@JimP identified the diatonic chords in a minor key correctly.
A minor and C major share a key signature.
The root notes and chord qualities all line up and will be the same - the only thing that changes are the numerals.
Warning - I get a bit Theory Wonky here. I love this stuff. Hope it is illuminating.
The reason that there are 2 different V chords listen in the minor key is because…
There is no leading tone in the natural minor mode.
Meaning, scale degree seven in a minor key (G in the key of a minor) is a whole step away from A.
In the major mode, the leading tone (scale degree 7) is a half step away from the root. That half step momentum/tension is what drives the majority of western harmony. The leading tone (and the harmony that it produces) is what drives the ear back home.
Because the natural minor mode didn’t have that, composers just forced it.
They used the G# (in the key of a minor) so that they could drive the ear into the a, and make a feel like home.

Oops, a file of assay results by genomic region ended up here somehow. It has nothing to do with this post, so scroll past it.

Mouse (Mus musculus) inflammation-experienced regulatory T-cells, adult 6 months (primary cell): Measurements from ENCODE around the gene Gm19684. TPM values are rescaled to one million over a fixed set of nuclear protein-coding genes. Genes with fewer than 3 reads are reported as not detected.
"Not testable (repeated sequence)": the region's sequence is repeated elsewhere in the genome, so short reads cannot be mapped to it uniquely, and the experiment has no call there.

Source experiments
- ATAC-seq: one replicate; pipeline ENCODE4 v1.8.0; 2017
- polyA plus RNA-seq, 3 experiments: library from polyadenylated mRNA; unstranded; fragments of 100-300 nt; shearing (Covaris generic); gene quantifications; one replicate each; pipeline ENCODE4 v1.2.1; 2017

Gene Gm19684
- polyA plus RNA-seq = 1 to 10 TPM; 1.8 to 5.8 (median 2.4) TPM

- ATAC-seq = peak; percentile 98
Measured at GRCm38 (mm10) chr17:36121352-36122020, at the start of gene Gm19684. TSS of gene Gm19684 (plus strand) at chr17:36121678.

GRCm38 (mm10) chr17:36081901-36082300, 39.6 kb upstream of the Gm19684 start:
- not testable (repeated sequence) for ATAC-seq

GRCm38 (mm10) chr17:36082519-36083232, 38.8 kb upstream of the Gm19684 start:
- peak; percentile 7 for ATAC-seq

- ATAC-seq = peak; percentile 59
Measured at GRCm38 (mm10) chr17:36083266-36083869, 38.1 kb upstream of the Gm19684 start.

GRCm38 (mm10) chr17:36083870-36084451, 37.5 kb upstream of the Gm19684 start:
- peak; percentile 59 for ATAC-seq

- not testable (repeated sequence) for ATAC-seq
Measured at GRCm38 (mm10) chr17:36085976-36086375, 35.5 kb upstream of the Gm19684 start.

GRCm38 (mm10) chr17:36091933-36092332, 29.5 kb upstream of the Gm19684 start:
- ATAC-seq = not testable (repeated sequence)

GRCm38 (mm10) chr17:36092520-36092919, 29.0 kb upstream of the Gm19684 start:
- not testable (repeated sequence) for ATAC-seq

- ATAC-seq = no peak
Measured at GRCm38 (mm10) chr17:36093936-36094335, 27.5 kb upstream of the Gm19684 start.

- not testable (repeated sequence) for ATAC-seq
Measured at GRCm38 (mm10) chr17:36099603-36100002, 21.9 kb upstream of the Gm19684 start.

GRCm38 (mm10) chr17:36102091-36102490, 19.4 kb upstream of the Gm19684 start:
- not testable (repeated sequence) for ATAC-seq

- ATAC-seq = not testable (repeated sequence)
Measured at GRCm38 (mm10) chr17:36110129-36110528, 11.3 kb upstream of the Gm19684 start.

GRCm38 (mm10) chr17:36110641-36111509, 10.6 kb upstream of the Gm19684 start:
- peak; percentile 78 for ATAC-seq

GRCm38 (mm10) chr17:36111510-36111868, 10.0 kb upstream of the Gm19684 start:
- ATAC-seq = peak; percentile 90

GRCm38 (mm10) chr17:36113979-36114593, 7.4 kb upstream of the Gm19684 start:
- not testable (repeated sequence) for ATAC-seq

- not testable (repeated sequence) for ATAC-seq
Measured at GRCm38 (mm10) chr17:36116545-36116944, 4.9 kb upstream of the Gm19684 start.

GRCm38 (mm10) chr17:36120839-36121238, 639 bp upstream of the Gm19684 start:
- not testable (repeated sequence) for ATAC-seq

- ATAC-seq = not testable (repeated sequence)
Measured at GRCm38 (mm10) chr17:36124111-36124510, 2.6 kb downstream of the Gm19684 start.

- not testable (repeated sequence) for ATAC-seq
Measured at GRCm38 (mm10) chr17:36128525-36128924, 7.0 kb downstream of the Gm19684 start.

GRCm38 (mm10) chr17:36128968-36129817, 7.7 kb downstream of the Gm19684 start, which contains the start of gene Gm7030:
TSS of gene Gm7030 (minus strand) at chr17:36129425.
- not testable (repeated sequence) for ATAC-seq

The most common way this is done is with the 5 chord.
In the key of a minor, the 5 chord is E.
The naturally occurring chord in the key signature is an E minor chord, but that chord doesn’t create a bunch tension and push the ear back to A.
They pushed the G into a G# and created a major triad on the E. If you build a 7 chord there (better for creating tensions and pushing for a more satisfying resolution) you’d get an E7 chord.
That switch from the G to the G# was done for the effect of making A minor feel like home - like the perfect resolution for the music.
It’s not in the key signature, but has to be done in order for the mechanics of western classical music theory and harmony to work.
Because of this change, people called a minor scale with a G# (instead of a G) a harmonic minor scale. The harmonic minor scale is a completely abstract construct generated by looking at this altered approach to the HARMONY of the minor key.
Composers couldn’t handle the melodic leap from a b6 to a major7. It sounded abominable to the ears of 17th & 18th century Europe.
Composers couldn’t do it.
So… they changed scale degree 6 in their melodies so that they didn’t have to deal with that real cool (to my ears) 1.5 step leap from b6 to 7.
The scale created by analyzing this melodic choice (motivated solely by the inability of old-time composers to hear the ‘exotic’ sound of the b6-major7 leap as good) is called the melodic minor scale.
It’s another abstract concept generated from looking at the melodic movements of Classical music composers through the ages.